I’ve had the pleasure of meeting many people with entrepreneurial ideas who have acted on their dreams and others who merely talk – failing to ever launch. When I wrote From Idea to Exit: The Entrepreneurial Journey I challenged myself to answer one question. Why do some people successfully act on their ideas and visions while most others fail to do so? I’ve had the opportunity to test my thesis through mentoring and advising entrepreneurs over the years, and most recently, I’ve applied my theory to myself in launching two new digital startups. I was pleased, and a bit ashamed, to find that the theory held up.
The answer to my question is held within an individual’s Risk Box, a phrase I coined to describe the personal forces that dictate whether an individual will take on the risk to start a new venture. However, before I introduce the Risk Box, I’ll point out the three most common outcomes of the Risk Box’s influence that halt “would-be” entrepreneurs dead in their tracks.
1. The Opportunity Cost
Many people boil down their decision to follow an idea based on irrelevant income comparisons. That is, they feel compelled to fully step into a business venture only when they can feel certain that they can make the same amount of money that they are making today. Now there could be some merit to this in terms of personal financial budgets needing to be met, but for the most part this is purely psychological. People mentally are averse or afraid to take a step back. Many who fail to launch want to be on a continually rising level of income and are unable to see that a momentary step back may help them make a quantum leap forward.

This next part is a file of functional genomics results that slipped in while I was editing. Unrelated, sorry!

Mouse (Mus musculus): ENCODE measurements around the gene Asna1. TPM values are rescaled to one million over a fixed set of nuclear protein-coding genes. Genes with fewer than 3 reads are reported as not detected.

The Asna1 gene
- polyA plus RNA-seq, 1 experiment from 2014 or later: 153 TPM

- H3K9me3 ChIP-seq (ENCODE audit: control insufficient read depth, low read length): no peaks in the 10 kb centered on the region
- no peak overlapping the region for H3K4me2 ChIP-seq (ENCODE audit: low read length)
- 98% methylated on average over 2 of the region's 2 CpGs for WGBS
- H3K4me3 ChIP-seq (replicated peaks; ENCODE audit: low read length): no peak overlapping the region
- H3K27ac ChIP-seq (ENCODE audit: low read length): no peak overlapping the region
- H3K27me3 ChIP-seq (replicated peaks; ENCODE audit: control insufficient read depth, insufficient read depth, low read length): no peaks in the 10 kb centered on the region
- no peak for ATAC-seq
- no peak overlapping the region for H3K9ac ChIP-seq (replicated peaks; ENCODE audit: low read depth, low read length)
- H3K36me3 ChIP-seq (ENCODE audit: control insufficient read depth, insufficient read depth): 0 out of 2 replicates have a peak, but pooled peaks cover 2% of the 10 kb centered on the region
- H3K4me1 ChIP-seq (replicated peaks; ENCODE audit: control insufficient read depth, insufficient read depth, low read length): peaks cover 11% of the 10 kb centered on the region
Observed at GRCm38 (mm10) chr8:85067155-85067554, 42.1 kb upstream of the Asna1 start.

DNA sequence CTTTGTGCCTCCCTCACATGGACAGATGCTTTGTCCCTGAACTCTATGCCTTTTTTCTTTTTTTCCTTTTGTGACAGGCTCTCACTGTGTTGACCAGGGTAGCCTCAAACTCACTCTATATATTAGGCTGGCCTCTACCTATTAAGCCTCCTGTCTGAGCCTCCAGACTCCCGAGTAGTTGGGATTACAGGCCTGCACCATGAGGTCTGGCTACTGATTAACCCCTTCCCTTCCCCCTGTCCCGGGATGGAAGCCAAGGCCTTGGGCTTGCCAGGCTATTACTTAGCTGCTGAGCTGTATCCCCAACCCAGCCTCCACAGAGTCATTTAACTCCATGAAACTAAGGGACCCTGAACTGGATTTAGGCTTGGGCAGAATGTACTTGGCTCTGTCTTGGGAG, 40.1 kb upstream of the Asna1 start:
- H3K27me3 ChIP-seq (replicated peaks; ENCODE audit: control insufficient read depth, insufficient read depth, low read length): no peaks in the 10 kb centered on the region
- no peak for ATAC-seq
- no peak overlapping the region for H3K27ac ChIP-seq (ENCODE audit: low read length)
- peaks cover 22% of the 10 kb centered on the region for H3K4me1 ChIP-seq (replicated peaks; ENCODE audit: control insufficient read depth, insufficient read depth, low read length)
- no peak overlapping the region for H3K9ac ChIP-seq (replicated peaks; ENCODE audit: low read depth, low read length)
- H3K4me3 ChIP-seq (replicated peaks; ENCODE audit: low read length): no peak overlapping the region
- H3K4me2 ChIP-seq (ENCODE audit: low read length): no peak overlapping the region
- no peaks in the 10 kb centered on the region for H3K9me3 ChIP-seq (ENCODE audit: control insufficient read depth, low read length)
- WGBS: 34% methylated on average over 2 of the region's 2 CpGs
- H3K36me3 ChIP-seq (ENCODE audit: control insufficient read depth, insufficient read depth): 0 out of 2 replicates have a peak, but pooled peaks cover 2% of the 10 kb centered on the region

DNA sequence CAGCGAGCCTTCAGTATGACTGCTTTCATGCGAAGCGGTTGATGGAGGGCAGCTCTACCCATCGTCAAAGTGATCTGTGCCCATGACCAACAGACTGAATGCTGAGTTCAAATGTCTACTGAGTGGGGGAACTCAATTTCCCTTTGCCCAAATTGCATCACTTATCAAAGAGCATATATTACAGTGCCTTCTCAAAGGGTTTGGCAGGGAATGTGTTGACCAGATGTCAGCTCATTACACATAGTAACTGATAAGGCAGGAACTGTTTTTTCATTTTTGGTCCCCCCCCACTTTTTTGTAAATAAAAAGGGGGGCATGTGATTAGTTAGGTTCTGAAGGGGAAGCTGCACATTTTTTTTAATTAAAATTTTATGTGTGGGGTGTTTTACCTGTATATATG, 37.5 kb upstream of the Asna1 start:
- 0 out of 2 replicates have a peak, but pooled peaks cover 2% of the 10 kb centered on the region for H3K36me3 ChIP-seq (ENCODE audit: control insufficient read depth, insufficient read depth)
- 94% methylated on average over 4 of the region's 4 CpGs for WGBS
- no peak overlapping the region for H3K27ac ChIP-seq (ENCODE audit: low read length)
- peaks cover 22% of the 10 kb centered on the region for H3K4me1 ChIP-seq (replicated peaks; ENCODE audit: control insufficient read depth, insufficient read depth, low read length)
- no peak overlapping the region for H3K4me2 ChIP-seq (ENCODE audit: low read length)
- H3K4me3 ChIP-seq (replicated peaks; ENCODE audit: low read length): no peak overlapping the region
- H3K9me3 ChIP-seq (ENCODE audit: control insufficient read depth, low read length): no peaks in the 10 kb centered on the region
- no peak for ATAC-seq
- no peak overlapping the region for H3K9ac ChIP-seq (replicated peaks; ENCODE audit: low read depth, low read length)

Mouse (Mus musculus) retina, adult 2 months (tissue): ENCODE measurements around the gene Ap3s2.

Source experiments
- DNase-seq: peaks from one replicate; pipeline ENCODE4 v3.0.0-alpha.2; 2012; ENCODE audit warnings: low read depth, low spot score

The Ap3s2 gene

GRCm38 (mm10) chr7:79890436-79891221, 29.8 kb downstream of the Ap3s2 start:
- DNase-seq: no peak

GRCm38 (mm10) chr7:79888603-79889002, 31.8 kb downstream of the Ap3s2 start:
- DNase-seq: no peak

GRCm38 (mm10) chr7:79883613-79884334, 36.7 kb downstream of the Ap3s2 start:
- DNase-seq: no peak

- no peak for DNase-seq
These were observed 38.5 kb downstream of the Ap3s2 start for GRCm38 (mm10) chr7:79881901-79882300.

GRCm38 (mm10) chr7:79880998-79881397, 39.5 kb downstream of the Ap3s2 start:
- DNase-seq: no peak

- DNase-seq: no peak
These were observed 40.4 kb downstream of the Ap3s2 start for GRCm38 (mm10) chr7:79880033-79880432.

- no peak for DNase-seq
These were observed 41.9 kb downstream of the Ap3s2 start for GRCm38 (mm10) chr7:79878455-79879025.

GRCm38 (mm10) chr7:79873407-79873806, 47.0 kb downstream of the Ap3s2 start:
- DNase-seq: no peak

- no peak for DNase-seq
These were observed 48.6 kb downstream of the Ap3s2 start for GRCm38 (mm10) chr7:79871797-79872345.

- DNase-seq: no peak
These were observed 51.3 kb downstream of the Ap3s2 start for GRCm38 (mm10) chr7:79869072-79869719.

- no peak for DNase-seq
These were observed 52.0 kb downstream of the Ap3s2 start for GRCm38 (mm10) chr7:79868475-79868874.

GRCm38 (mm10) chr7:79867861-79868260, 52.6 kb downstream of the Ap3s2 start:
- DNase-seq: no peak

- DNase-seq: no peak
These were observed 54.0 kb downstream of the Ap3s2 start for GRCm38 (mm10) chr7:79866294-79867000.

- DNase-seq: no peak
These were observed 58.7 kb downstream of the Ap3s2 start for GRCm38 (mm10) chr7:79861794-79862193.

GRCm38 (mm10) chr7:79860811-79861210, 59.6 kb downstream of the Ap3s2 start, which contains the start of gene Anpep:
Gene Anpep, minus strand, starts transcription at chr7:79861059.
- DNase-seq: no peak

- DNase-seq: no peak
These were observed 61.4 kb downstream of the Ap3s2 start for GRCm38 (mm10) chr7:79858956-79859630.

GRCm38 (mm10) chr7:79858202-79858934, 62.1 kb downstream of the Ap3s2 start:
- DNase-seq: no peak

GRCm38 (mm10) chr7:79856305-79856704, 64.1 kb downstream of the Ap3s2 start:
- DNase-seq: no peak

2. All or nothing
Many people feel that attempting entrepreneurship is an all or nothing decision. The term “Go for it” to them means you have to risk everything you have on your new venture – money, possessions, relationships. This is so far from the truth for most entrepreneurs and a reflection of poor planning for those who do choose to risk it all. You have to start with the resources you have or can acquire, and ration those resources to maintain both your personal and professional lives. Many would argue that “risking” everything your business has on one idea would be foolish as failure could sink the business. The same is true of the individual risking everything he has on one idea to start a business. The trick is mitigating the risk and expense.
3. The next Google
Too often, entrepreneurial dreamers equate entrepreneurism with the Innovative Entrepreneur. This is the entrepreneur who creates the next Google or Apple. [Entrepreneurial dreamers] feel they have to come up with truly innovative ideas for products or services that are completely new and revolutionary. However, the vast majority of entrepreneurs are considered Replicative, and they produce slight variations of existing business models, products and services. In fact, most successful business owners get their starts from their previous employers. They learn a particular business or industry and then “replicate” the business model with a slight or significant twist. That twist is what creates their niche or uniqueness.
So what’s this Risk Box? You can think of it as an open box where an individual deposits everything she values in her life. Those “things” can be represented in whole by the four walls of the box. The walls are a person’s: Possessions, Position, Health and Age. These four things become the core determinants that block a person from taking action or sway him to take action to become an entrepreneur. Oddly, none of them correlate to the validity of the business concept. It is these four aspects of a person’s life that are valued and protected by the Risk Box. The more a person’s attachment to them and fear of losing them grows, the thicker the Risk Box walls grow. The thicker the walls, the less tolerance for risk.
Test yourself on your next idea. Analyze why you are not “going for it.” Does it boil down to one of the walls of your Risk Box? I bet it does.